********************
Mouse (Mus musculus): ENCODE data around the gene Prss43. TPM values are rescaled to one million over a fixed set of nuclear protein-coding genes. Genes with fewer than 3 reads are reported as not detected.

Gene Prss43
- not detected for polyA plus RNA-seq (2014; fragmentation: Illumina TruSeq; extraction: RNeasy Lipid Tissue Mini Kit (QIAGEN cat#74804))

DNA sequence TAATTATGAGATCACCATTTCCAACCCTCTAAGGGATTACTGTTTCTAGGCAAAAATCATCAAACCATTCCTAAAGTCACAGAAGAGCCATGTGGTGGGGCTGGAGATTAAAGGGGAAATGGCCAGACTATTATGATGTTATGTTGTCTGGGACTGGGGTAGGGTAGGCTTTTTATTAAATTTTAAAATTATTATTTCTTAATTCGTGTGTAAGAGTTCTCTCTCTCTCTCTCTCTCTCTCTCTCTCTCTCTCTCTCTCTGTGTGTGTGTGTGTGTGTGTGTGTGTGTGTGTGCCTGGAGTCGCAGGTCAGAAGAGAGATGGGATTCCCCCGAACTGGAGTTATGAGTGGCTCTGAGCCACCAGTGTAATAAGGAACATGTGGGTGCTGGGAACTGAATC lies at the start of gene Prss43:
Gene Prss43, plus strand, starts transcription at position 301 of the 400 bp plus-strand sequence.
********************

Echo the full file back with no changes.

Mouse (Mus musculus): ENCODE data around the gene Prss43. TPM values are rescaled to one million over a fixed set of nuclear protein-coding genes. Genes with fewer than 3 reads are reported as not detected.

Gene Prss43
- not detected for polyA plus RNA-seq (2014; fragmentation: Illumina TruSeq; extraction: RNeasy Lipid Tissue Mini Kit (QIAGEN cat#74804))

DNA sequence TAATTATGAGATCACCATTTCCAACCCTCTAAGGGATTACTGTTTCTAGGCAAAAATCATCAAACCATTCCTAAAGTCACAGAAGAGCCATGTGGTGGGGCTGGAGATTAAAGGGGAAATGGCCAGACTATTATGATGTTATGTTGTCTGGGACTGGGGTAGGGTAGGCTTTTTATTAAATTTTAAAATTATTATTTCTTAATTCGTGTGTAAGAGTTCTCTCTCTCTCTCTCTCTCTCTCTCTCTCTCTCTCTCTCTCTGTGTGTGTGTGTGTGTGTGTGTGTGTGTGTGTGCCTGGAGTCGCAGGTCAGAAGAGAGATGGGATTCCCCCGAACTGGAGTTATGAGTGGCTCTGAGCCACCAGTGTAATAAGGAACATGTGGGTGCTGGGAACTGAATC lies at the start of gene Prss43:
Gene Prss43, plus strand, starts transcription at position 301 of the 400 bp plus-strand sequence.